Correct layering of coroutine scopes to prevent leak

I had some memory issues when implementing a fan-out channel consumer that is used elsewhere in the system to store objects in S3. It uses the AWS SDKv2 async http client build on Netty. Here is a simplified version:

@Singleton
class Sample(private val s3Client: S3AsyncClient) {
    private val job = SupervisorJob()
    private val scope = CoroutineScope(job + Dispatchers.IO)
    private val channel = Channel<Pair<String, String>>(4096)

    init {
        repeat(16) {
            scope.processChannel()
        }
    }

    fun storeMessage(key: String, message: String) = channel.offer(key to message)

    private fun CoroutineScope.processChannel() = launch {
        for ((key, message) in channel) {
            try {
                // returns CompletableFuture<PutObjectResponse>
                s3Client.putObject(
                    PutObjectRequest.builder()
                        .bucket("myBucket")
                        .key(key)
                        .build(),
                    AsyncRequestBody.fromString(message)
                ).await()  // coroutines-jdk8 extension
            } catch (t: Throwable) {
                // handle it
            }
        }
    }
}

What we found was that memory usage climbed slowly but steadily until the container RAM limit was hit, whereupon performance degraded significantly. Pofiling with visualvm revealed this:



Sad times! Those objects should definitely not be hanging around for long.

Eventually I had the idea to wrap the operation in a child scope:

private fun CoroutineScope.processChannel() = launch {
    for ((key, message) in channel) {
        try {
            coroutineScope {
                s3Client.putObject(
                    // ...
                ).await()
            }
        } catch (t: Throwable) { }
    }
}

Thankfully, this resolved the problem (as far as I can tell!). A coworker also suggested using asDeferred as an alternative (which seems to function exactly the same):

private fun CoroutineScope.processChannel() = launch {
    for ((key, message) in channel) {
        try {
            s3Client.putObject(
                // ...
            ).asDeferred().join()
        } catch (t: Throwable) { }
    }
}

Question 1: was the memory problem a coroutines bug or was I simply not using the library correctly?

Question 2: is there any practical difference between the coroutineScope / deferred versions of the functions listed above? Which would you consider is better?

Looks like a bug.

[Edit: removed incorrect reasoning for bug. I mixed up invokeOnCancellation with invokeOnCompletion. Still seems like a bug, but I’m not sure if it’s in the jdk8 extension or core coroutines library]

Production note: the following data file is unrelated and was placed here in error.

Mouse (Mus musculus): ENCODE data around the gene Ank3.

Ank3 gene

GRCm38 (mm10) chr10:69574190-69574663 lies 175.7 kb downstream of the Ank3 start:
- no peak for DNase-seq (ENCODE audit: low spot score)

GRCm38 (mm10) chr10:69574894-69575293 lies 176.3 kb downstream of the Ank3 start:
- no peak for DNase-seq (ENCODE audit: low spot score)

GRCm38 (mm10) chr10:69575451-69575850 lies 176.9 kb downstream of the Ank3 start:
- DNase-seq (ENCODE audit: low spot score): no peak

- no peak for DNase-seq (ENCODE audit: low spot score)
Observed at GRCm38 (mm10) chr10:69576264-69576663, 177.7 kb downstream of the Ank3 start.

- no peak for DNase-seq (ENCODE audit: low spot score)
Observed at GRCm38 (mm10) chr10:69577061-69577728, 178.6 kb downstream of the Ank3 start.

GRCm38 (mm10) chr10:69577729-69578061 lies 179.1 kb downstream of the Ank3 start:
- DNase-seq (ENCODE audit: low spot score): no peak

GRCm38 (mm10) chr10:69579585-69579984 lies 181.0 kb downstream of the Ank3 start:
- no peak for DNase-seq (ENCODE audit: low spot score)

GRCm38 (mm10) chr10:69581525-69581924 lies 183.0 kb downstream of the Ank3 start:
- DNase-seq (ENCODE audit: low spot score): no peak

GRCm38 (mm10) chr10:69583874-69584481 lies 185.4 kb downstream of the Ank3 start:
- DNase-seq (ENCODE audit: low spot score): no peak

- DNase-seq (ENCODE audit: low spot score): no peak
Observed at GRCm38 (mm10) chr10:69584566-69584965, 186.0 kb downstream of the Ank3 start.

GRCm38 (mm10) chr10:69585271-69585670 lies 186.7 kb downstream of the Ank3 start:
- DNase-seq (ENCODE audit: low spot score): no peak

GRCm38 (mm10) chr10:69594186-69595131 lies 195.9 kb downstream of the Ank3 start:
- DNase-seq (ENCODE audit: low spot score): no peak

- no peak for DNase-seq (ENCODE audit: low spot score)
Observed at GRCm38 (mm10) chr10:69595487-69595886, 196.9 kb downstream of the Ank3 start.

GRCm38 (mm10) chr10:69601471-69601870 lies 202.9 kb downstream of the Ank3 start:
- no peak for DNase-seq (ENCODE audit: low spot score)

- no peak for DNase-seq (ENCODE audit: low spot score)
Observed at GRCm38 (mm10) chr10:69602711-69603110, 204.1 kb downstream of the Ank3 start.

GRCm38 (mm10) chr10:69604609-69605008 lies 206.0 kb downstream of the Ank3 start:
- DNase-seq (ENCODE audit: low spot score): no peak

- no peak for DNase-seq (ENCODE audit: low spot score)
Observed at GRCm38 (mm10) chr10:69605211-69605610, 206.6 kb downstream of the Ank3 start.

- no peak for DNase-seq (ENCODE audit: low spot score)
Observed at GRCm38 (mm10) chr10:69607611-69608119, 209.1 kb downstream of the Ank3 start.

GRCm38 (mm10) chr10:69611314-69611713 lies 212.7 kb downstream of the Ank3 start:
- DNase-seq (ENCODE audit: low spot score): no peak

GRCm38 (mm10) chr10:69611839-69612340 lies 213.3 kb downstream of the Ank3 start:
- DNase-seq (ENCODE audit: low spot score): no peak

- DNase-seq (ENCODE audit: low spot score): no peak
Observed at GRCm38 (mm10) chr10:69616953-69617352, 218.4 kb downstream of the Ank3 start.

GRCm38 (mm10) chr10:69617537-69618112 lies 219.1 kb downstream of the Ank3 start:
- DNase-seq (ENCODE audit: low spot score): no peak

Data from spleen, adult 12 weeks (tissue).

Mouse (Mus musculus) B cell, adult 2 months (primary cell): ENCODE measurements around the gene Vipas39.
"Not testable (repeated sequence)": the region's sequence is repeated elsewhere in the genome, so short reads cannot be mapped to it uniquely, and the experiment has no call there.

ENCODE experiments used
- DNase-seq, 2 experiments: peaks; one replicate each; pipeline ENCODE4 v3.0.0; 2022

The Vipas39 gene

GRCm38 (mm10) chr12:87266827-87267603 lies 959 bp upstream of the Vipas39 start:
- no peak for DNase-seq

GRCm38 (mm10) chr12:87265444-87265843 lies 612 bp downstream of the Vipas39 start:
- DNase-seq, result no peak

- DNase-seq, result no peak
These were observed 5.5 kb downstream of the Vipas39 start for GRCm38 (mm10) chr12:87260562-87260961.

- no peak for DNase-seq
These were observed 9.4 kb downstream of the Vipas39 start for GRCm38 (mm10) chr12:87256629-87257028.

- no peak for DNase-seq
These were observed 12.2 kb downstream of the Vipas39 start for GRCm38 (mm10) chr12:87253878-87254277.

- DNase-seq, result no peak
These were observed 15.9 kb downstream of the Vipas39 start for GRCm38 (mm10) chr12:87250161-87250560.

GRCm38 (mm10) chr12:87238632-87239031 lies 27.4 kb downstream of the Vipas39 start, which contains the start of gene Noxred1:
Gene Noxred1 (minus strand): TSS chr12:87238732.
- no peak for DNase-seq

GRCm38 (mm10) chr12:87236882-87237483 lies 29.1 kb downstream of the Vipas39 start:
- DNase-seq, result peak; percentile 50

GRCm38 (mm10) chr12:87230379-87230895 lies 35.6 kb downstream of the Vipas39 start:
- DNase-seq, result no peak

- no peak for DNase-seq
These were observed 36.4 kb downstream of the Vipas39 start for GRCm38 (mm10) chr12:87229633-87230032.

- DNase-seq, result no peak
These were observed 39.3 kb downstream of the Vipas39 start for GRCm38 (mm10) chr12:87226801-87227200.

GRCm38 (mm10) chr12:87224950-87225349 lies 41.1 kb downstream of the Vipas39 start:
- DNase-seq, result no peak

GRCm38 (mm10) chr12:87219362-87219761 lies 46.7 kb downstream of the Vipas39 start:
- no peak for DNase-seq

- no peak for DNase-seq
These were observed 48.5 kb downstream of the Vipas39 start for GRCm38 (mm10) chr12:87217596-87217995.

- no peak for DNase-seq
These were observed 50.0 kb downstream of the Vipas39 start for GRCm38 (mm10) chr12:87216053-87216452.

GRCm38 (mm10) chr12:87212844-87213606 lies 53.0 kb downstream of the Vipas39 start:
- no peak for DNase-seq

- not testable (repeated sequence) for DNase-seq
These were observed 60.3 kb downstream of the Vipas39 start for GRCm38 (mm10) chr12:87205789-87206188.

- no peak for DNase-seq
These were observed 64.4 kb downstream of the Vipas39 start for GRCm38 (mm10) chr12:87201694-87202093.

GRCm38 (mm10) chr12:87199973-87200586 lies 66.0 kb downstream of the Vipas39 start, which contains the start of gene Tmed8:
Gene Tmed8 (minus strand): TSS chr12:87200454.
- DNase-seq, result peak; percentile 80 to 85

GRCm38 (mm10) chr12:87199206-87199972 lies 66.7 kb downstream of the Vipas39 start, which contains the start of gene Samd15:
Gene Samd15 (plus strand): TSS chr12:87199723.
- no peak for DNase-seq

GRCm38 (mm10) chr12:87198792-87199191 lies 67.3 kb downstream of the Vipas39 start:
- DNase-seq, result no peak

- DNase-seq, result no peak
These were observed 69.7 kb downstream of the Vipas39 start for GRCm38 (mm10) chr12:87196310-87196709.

asDeferred creates a Job not associated with the current coroutine apparently allowing it to bypass the issue.

I’d definitely go with structured concurrency friendly solutions like coroutineScope whenever it’s an option. asDeferred().join() isn’t leveraging structured concurrency.

Be careful with any method that returns a Job but is not an extension method of CoroutineScope interface since it likely works outside of structured concurrency.

1 Like

Hi @mxkaras,
your code looks good to me.

Maybe you can use the Default Dispatcher, and you should consider that storeMessage drops messages if the channel is full.
However, this suggestions are trivial.

Regarding your issue, you should take a look to the (in)famous KT-16222.
I think that a stand alone reproducer, hopefully without any AWS service dependencies, may be very interesting.

Regarding the OOM error, your analysis can be partial.
Please consider the JVM options -XX:+ExitOnOutOfMemoryError -XX:+HeapDumpOnOutOfMemoryError and inspect the memory dump.
1Mb of ChildContinuations are not enough to justify a OOM.

Thank you both for your comments. @fvasco I need to make one clarification from my original post - we never allowed the running service to get to the point of OOM. Once the container heap limit was hit and performance degraded it was rolled back. The profiling was done by me locally, where admittedly I didn’t push it to an OOM either (will try to do that). The large amounts of ChildContinuations and PutObjectResponses stood out to me because they were not present in such high numbers when compared to a profile done using that inner coroutineScope.

I wil endeavour to get a reproducable version.

I’m having a similar issue and opened an issue on github: https://github.com/Kotlin/kotlinx.coroutines/issues/1855

1 Like